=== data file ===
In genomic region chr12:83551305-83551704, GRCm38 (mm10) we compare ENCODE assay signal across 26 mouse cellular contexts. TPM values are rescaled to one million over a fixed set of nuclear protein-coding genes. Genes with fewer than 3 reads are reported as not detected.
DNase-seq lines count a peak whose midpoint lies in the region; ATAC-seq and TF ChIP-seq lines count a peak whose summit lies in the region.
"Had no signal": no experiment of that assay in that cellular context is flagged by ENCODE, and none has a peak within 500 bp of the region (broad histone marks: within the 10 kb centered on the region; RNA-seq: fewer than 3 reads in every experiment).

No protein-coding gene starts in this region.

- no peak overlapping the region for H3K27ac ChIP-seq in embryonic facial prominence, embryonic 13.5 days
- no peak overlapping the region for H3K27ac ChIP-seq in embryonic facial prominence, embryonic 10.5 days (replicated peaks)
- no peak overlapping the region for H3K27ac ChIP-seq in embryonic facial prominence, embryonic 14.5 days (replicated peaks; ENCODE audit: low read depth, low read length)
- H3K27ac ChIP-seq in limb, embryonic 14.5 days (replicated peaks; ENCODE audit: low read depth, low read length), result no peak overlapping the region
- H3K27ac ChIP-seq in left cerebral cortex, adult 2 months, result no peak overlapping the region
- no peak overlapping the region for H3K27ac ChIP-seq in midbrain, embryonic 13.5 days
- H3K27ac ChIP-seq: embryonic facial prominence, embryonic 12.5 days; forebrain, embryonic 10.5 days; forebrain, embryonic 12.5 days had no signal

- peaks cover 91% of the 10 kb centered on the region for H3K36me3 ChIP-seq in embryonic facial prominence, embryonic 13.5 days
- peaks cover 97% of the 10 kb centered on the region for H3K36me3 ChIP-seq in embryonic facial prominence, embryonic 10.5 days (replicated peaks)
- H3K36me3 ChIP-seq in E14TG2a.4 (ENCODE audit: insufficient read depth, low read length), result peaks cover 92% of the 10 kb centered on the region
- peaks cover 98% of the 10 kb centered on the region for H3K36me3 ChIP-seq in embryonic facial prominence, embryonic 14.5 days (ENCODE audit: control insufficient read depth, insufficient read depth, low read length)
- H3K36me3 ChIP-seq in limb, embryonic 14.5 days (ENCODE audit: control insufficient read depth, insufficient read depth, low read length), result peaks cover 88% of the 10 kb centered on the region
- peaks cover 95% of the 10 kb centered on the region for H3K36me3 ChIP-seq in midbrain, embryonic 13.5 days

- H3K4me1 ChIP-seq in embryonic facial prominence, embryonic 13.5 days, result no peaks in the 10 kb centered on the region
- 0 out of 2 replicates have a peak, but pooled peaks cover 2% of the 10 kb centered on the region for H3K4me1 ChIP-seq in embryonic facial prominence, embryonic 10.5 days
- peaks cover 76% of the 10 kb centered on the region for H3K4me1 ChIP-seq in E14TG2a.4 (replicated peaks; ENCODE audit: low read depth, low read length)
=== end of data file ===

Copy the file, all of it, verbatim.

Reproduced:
In genomic region chr12:83551305-83551704, GRCm38 (mm10) we compare ENCODE assay signal across 26 mouse cellular contexts. TPM values are rescaled to one million over a fixed set of nuclear protein-coding genes. Genes with fewer than 3 reads are reported as not detected.
DNase-seq lines count a peak whose midpoint lies in the region; ATAC-seq and TF ChIP-seq lines count a peak whose summit lies in the region.
"Had no signal": no experiment of that assay in that cellular context is flagged by ENCODE, and none has a peak within 500 bp of the region (broad histone marks: within the 10 kb centered on the region; RNA-seq: fewer than 3 reads in every experiment).

No protein-coding gene starts in this region.

- no peak overlapping the region for H3K27ac ChIP-seq in embryonic facial prominence, embryonic 13.5 days
- no peak overlapping the region for H3K27ac ChIP-seq in embryonic facial prominence, embryonic 10.5 days (replicated peaks)
- no peak overlapping the region for H3K27ac ChIP-seq in embryonic facial prominence, embryonic 14.5 days (replicated peaks; ENCODE audit: low read depth, low read length)
- H3K27ac ChIP-seq in limb, embryonic 14.5 days (replicated peaks; ENCODE audit: low read depth, low read length), result no peak overlapping the region
- H3K27ac ChIP-seq in left cerebral cortex, adult 2 months, result no peak overlapping the region
- no peak overlapping the region for H3K27ac ChIP-seq in midbrain, embryonic 13.5 days
- H3K27ac ChIP-seq: embryonic facial prominence, embryonic 12.5 days; forebrain, embryonic 10.5 days; forebrain, embryonic 12.5 days had no signal

- peaks cover 91% of the 10 kb centered on the region for H3K36me3 ChIP-seq in embryonic facial prominence, embryonic 13.5 days
- peaks cover 97% of the 10 kb centered on the region for H3K36me3 ChIP-seq in embryonic facial prominence, embryonic 10.5 days (replicated peaks)
- H3K36me3 ChIP-seq in E14TG2a.4 (ENCODE audit: insufficient read depth, low read length), result peaks cover 92% of the 10 kb centered on the region
- peaks cover 98% of the 10 kb centered on the region for H3K36me3 ChIP-seq in embryonic facial prominence, embryonic 14.5 days (ENCODE audit: control insufficient read depth, insufficient read depth, low read length)
- H3K36me3 ChIP-seq in limb, embryonic 14.5 days (ENCODE audit: control insufficient read depth, insufficient read depth, low read length), result peaks cover 88% of the 10 kb centered on the region
- peaks cover 95% of the 10 kb centered on the region for H3K36me3 ChIP-seq in midbrain, embryonic 13.5 days

- H3K4me1 ChIP-seq in embryonic facial prominence, embryonic 13.5 days, result no peaks in the 10 kb centered on the region
- 0 out of 2 replicates have a peak, but pooled peaks cover 2% of the 10 kb centered on the region for H3K4me1 ChIP-seq in embryonic facial prominence, embryonic 10.5 days
- peaks cover 76% of the 10 kb centered on the region for H3K4me1 ChIP-seq in E14TG2a.4 (replicated peaks; ENCODE audit: low read depth, low read length)